Then I believe that we will get along great. However, if you do not behave yourselves, I will call:

a) Some sort of terribly official business office.
b) A politician of some kind.
c) Your mother.

Thank you, and best regards,

Jen Hubley, soon-to-be New Yorker

Wednesday, April 13, 2005

Rah rah ciss boom bah

Everyone thinks their city is the best city in the world. Ask any Bostonian, any New Yorker. Ask Londoners or Parisians. Home is where your shit is. Where everyone talks like you. To a certain extent, when someone disses your city, they're saying they don't like you. And touting your city above all others is just another way of saying, "Go team!" We're funny little critters, we people, all in all.

Anyway, I've been thinking a lot about the "my city is better than your city" phenomenon lately, because everyone in Boston is alarmed that I'm even thinking of leaving. "New York! How could you?" Well, listen: I love me some Boston. But I'm just not ready to settle down, baby. It's not you; it's me.

Every time this comes up, I think about a conversation I had with a friend of mine. This was at a party some years back. He was tricked out in his best hipster ensemble: spiky hair (this was years ago, remember: no Beatles dos then), jeans, white belt, etc. His requisite ironic t-shirt said, "Fuck New York."

"Hey, there," I said. "Interesting t-shirt."

"Yeah, fuck New York, man!"

"Yeah. It's its own thing, that's for sure."



"Say, though. Have you ever been to New York?"

"Nah, man. But I hate it anyway, you know?"

"But, OK. Wait. How do you know you hate it?"

"I just hate it! You don't have to go to a place to know you don't like it."

"Ah, but see, my friend. I would argue that you do."

To be totally fair, I've talked to this dude since, and he's revised his opinion somewhat. But I did think it was an interesting example of how chauvinistic we can be.

Tuesday, April 12, 2005

Dream log

Proof finally that blogs are the last refuge of nine-year-old girls who refuse to grow up: I'm going to tell you about a dream I had the other night. Don't worry: You weren't in it. (Remember that? That was like, the coolest excuse to talk to a guy in the fifth grade. "I had a dream and you were in it!" Anyway.)

In this dream, I had a baby. Like, all of a sudden. I wasn't pregnant or anything, I was just my normal self. And then, poof! Baby.

I wasn't thrilled about this. The baby was cute and all, but I was kinda pissy that I wouldn't be able to go out anymore. But it grew on me as babies do. They're supposed to, which is why God made them little and cute and sweet-smelling, in addition to loud and irritable and shit-spewing. All things in life are a tradeoff.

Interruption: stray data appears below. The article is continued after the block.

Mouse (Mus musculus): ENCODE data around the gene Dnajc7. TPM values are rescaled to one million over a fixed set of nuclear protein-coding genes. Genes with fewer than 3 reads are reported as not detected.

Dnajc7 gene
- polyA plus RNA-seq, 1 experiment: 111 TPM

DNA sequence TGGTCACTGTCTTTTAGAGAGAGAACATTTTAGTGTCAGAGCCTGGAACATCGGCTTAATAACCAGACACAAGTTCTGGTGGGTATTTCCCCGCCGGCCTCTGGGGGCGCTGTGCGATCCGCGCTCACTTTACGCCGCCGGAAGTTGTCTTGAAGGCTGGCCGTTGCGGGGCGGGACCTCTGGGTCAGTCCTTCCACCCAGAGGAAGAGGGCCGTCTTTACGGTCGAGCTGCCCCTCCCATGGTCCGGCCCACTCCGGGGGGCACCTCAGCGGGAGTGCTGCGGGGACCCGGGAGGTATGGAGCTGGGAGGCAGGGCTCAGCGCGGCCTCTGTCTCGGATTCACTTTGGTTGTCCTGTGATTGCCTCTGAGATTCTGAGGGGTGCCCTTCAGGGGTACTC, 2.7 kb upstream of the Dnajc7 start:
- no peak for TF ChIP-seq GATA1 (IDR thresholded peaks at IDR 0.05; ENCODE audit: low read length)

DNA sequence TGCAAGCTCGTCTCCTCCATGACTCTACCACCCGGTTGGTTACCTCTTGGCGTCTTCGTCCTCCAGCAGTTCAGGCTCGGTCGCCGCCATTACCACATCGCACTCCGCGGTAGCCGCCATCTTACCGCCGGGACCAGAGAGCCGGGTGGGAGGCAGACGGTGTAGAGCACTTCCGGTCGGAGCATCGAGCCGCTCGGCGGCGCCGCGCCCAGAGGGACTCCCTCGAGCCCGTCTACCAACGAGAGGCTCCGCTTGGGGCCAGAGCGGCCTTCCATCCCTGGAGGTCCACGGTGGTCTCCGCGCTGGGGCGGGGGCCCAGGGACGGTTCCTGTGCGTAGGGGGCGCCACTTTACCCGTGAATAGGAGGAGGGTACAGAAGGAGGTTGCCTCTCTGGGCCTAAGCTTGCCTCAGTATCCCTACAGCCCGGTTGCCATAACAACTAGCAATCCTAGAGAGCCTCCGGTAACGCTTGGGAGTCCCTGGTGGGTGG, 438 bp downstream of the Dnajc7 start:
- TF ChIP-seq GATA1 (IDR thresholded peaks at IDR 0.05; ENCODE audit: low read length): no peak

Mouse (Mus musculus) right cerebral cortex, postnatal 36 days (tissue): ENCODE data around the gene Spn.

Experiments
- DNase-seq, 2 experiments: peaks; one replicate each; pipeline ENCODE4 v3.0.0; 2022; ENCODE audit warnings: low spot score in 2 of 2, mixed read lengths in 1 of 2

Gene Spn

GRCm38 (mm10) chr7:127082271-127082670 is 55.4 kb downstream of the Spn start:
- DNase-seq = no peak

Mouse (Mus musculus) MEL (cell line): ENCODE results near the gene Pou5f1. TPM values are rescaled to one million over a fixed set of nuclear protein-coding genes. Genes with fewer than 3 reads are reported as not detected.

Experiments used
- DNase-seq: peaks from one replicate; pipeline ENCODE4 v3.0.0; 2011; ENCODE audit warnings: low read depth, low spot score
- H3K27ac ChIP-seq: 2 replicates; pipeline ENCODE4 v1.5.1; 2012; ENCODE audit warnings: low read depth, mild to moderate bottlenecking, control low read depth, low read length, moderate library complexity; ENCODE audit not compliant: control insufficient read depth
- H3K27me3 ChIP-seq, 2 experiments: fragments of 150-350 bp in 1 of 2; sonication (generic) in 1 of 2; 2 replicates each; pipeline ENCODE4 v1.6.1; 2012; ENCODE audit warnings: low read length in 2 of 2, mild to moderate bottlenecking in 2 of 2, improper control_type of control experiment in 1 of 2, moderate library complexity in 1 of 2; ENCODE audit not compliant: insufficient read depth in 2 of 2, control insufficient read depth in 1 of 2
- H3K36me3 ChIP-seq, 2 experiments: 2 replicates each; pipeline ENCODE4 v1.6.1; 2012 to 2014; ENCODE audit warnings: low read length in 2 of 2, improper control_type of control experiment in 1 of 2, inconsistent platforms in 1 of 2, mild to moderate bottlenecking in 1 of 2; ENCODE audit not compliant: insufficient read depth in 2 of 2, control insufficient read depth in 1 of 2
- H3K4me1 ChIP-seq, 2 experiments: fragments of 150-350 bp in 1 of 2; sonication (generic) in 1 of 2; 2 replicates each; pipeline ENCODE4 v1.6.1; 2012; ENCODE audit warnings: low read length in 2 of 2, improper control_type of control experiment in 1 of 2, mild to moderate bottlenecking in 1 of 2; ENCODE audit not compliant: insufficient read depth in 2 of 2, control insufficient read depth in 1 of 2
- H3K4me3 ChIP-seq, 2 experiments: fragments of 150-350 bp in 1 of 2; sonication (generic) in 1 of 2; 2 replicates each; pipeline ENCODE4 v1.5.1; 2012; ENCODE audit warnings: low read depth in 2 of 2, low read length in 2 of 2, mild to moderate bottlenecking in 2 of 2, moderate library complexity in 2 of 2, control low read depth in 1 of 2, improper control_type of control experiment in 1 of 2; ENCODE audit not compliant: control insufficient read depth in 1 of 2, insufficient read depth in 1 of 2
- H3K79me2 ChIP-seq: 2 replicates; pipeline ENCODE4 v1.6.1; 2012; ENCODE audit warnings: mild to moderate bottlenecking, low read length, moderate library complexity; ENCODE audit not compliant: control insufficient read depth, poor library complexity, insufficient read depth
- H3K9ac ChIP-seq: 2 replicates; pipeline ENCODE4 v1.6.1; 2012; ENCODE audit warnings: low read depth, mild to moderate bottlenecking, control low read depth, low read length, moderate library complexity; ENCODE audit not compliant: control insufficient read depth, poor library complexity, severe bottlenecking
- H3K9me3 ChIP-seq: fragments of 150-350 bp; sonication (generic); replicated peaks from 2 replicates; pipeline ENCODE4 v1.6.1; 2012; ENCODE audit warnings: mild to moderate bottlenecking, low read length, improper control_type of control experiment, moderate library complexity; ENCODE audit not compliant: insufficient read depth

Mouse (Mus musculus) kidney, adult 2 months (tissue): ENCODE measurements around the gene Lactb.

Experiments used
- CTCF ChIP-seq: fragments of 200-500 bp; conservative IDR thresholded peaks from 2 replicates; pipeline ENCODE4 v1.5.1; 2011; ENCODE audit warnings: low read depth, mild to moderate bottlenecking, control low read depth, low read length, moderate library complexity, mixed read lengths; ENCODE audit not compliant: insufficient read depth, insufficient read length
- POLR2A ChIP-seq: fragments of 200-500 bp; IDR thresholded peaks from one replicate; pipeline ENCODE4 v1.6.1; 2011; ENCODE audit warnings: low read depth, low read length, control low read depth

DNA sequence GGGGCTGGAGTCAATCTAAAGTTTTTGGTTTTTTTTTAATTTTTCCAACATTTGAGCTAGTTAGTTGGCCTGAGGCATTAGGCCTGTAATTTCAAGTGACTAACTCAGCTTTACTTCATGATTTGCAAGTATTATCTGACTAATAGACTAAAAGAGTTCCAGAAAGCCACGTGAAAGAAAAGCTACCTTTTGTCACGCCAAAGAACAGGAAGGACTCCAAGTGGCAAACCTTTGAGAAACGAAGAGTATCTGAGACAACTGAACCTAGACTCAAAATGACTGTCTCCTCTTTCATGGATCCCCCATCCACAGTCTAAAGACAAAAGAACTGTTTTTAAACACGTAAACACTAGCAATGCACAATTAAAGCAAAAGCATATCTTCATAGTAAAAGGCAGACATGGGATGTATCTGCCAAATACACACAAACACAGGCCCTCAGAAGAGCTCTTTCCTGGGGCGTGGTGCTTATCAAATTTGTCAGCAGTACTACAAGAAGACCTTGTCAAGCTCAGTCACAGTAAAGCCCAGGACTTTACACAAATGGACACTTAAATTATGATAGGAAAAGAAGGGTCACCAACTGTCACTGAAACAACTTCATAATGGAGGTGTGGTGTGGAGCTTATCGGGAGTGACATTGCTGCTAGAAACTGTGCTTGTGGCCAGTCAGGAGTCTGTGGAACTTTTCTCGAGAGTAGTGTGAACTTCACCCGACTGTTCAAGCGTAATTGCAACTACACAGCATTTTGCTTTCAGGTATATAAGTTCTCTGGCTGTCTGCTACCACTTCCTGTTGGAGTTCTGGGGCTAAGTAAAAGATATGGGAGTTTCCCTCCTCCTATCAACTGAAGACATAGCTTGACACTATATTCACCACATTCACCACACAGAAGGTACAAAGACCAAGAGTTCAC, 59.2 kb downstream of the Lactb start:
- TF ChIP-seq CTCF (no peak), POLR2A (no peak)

Then, all of a sudden (again), I looked up and the baby was gone. Poof! No more baby. And I was all sad. But more than that, I was really concerned that I turned out to be the sort of person who could actually misplace a baby -- which is what I've always told anyone who asked why I don't have one.

Monday, April 11, 2005

Real news, finally

I quit my job a week ago.

I didn't quit because I have another job, or because I didn't like it there, or because I came into a small fortune, or joined a religious group that forbids working, or anything of that nature. No, I quit my job because I've been there for five years and all of a sudden it occurred to me that if I didn't leave soon, I would grow old there. I have had a horror of being a lifer since my days as a waitress, when the old timers would laugh at us as we pretended to know how to smoke cigarettes on our break, and say, in their gravelly voices, "I remember when I was starting out. Long time ago now." (Wistful gleam in their eyes.) "But those days are gone. Gone..." And then we'd all want to kill ourselves.

Anyway, the other reason that I quit my job is that I'm moving to New York. Yes, I have totally lost my mind. But don't worry about it. It will either work out, or it won't, but either way, this blog will be a lot more interesting for my readers.

Thursday, April 7, 2005

Privacy, Mrs. P, and Tiny the Terrible

My sister and I have very different temperments. Specifically, she is shy, and I am ... not. As adults, this difference manifests most often in my trying to get her to retell jokes she's told me to larger audiences. Which, she won't. She smiles nicely while crickets chirp in the background. It's kinda like that old cartoon with the frog who can tap dance and sing "Hello, my baby, hello, my darlin', hello, my ragtime gal" ... but only when his owner is watching, and no one else.

"Do your filthy old man voice for Isaac and Cathy," I'll urge her.

And she'll smile and say, "I do this voice sometimes." So that they'll know I'm not crazy, right? But she won't actually do it. So frustrating.

Part of this is because Mrs. P has the ability to keep things to herself. I do not understand this. My every thought might as well be printed on my t-shirt. And, as readers of this blog know well enough, I don't have the greatest sense of privacy.

Here's a good example of this. A little while ago, I did a reading with a bunch of other people at a gallery in Cambridge. My friend Rod, who had organized the reading, has this one friend who happens to be a four-foot tall African-American midget wrestler. This individual is named Tiny the Terrible, and he typically wears a red suit, red cowboy boots, a big ol' cowboy hat and a medallion the size of a dinner plate with Caeser's head on it. He also likes to yell things in public, such as entreaties to vote for Bush, etc. (BTW, I tried to convince him to campaign for Bush, but it didn't work.)

Anyway, Tiny came to the reading, and was actual rather well-behaved during my section, in which I read a funny little story about my grandfather's funeral. I've written about that before here, but it's basically about how my cousin convinced me to kiss my grandfather's corpse, by threatening to scream if I didn't.